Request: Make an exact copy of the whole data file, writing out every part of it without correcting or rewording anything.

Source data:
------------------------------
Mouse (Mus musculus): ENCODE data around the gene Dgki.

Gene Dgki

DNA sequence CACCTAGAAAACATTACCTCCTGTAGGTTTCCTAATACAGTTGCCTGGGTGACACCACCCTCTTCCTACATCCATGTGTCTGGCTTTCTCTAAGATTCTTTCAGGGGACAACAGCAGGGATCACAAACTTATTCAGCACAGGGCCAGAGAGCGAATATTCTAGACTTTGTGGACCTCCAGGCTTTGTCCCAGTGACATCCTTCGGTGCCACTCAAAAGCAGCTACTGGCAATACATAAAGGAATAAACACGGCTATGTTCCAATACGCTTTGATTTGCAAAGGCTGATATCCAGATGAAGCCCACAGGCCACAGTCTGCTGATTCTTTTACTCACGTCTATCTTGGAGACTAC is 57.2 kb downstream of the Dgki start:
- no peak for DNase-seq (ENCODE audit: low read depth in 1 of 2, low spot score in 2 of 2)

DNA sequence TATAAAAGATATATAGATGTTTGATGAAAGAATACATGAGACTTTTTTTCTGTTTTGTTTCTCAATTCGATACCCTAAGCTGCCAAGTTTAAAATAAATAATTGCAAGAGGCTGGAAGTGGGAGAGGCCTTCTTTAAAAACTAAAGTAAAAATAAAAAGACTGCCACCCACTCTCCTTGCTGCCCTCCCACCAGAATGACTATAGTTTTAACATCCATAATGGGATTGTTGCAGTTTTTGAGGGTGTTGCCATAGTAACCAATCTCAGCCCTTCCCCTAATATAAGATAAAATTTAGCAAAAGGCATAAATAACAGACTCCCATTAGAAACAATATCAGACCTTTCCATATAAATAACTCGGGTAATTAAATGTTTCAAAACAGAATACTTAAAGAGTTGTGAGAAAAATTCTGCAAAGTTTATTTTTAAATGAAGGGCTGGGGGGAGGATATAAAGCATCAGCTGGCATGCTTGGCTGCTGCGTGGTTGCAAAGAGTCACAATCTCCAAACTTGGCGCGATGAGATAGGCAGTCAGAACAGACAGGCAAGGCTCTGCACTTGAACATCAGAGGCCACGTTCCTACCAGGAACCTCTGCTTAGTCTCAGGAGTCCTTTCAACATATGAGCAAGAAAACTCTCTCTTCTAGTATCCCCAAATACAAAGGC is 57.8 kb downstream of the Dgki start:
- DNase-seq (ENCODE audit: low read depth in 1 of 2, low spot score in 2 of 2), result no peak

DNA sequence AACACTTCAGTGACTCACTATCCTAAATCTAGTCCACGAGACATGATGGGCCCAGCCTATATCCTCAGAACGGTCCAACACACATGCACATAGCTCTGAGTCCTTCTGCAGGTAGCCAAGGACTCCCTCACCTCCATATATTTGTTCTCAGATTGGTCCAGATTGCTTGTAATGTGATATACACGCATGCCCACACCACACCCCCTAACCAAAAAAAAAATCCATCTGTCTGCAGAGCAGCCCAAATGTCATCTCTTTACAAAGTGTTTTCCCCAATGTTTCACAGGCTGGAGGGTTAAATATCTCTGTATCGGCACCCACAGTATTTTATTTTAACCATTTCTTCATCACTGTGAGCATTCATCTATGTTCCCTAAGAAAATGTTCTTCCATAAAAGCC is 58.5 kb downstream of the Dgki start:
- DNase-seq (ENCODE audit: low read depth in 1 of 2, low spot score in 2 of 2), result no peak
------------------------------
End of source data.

Mouse (Mus musculus): ENCODE data around the gene Dgki.

Gene Dgki

DNA sequence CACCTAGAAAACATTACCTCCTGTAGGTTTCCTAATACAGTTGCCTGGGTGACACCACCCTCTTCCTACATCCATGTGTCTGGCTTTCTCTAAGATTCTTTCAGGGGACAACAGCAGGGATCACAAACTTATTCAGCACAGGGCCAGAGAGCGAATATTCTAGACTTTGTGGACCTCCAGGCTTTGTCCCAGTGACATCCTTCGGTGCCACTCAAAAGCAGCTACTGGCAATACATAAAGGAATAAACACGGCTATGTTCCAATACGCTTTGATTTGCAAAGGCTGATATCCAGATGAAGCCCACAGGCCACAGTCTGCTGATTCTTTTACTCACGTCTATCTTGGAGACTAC is 57.2 kb downstream of the Dgki start:
- no peak for DNase-seq (ENCODE audit: low read depth in 1 of 2, low spot score in 2 of 2)

DNA sequence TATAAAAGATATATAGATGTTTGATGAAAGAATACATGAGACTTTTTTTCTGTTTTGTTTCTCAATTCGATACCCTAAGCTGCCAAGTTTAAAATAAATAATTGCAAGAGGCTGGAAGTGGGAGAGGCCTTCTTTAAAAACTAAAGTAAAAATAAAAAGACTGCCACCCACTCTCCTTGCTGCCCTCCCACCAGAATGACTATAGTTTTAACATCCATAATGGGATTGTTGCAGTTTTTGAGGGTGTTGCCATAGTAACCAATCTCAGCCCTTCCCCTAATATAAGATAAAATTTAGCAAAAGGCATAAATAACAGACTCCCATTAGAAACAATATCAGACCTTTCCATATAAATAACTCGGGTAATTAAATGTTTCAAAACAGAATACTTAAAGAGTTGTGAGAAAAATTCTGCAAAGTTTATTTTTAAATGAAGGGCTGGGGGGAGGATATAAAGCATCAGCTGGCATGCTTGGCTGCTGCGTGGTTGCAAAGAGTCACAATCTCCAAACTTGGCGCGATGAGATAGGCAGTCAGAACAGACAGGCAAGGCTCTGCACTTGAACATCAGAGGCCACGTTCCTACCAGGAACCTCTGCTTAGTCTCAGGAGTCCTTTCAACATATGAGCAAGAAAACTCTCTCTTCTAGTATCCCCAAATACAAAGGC is 57.8 kb downstream of the Dgki start:
- DNase-seq (ENCODE audit: low read depth in 1 of 2, low spot score in 2 of 2), result no peak

DNA sequence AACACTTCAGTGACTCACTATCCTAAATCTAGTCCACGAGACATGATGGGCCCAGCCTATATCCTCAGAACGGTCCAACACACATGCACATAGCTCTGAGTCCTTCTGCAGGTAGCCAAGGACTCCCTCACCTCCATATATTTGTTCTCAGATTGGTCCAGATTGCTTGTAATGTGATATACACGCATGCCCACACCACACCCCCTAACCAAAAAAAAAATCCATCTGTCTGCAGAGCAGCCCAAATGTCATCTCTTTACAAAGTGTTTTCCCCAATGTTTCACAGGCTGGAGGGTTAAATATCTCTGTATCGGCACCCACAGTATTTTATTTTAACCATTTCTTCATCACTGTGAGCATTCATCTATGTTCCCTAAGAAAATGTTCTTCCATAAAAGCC is 58.5 kb downstream of the Dgki start:
- DNase-seq (ENCODE audit: low read depth in 1 of 2, low spot score in 2 of 2), result no peak